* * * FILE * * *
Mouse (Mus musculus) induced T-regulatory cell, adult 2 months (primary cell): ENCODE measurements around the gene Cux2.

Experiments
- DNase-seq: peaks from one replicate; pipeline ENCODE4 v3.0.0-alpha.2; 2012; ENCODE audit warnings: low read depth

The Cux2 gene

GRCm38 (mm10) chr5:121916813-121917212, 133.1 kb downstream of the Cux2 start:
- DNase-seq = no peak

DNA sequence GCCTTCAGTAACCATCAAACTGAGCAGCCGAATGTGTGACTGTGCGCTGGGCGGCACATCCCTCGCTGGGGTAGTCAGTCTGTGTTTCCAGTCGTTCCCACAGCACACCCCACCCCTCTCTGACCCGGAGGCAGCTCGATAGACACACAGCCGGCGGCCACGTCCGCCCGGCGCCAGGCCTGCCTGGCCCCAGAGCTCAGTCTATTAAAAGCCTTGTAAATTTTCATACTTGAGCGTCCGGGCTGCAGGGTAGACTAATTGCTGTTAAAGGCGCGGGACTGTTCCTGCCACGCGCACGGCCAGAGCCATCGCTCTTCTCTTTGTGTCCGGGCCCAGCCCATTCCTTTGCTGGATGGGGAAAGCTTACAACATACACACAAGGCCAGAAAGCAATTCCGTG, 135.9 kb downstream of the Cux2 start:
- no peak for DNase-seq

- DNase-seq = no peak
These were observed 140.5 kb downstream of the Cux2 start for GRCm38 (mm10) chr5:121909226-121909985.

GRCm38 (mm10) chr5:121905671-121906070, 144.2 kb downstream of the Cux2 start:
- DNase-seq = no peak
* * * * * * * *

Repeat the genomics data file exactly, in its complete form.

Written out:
Mouse (Mus musculus) induced T-regulatory cell, adult 2 months (primary cell): ENCODE measurements around the gene Cux2.

Experiments
- DNase-seq: peaks from one replicate; pipeline ENCODE4 v3.0.0-alpha.2; 2012; ENCODE audit warnings: low read depth

The Cux2 gene

GRCm38 (mm10) chr5:121916813-121917212, 133.1 kb downstream of the Cux2 start:
- DNase-seq = no peak

DNA sequence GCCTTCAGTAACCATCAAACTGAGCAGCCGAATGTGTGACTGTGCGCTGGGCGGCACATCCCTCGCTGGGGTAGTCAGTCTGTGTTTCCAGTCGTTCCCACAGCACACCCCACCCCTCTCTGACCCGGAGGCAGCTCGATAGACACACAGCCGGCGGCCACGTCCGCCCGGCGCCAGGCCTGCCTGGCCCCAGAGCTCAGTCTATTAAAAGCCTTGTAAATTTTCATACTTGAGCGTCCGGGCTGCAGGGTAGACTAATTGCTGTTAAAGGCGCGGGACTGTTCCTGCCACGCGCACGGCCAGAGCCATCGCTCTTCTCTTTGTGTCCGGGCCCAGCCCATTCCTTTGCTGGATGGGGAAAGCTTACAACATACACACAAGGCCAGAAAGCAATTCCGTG, 135.9 kb downstream of the Cux2 start:
- no peak for DNase-seq

- DNase-seq = no peak
These were observed 140.5 kb downstream of the Cux2 start for GRCm38 (mm10) chr5:121909226-121909985.

GRCm38 (mm10) chr5:121905671-121906070, 144.2 kb downstream of the Cux2 start:
- DNase-seq = no peak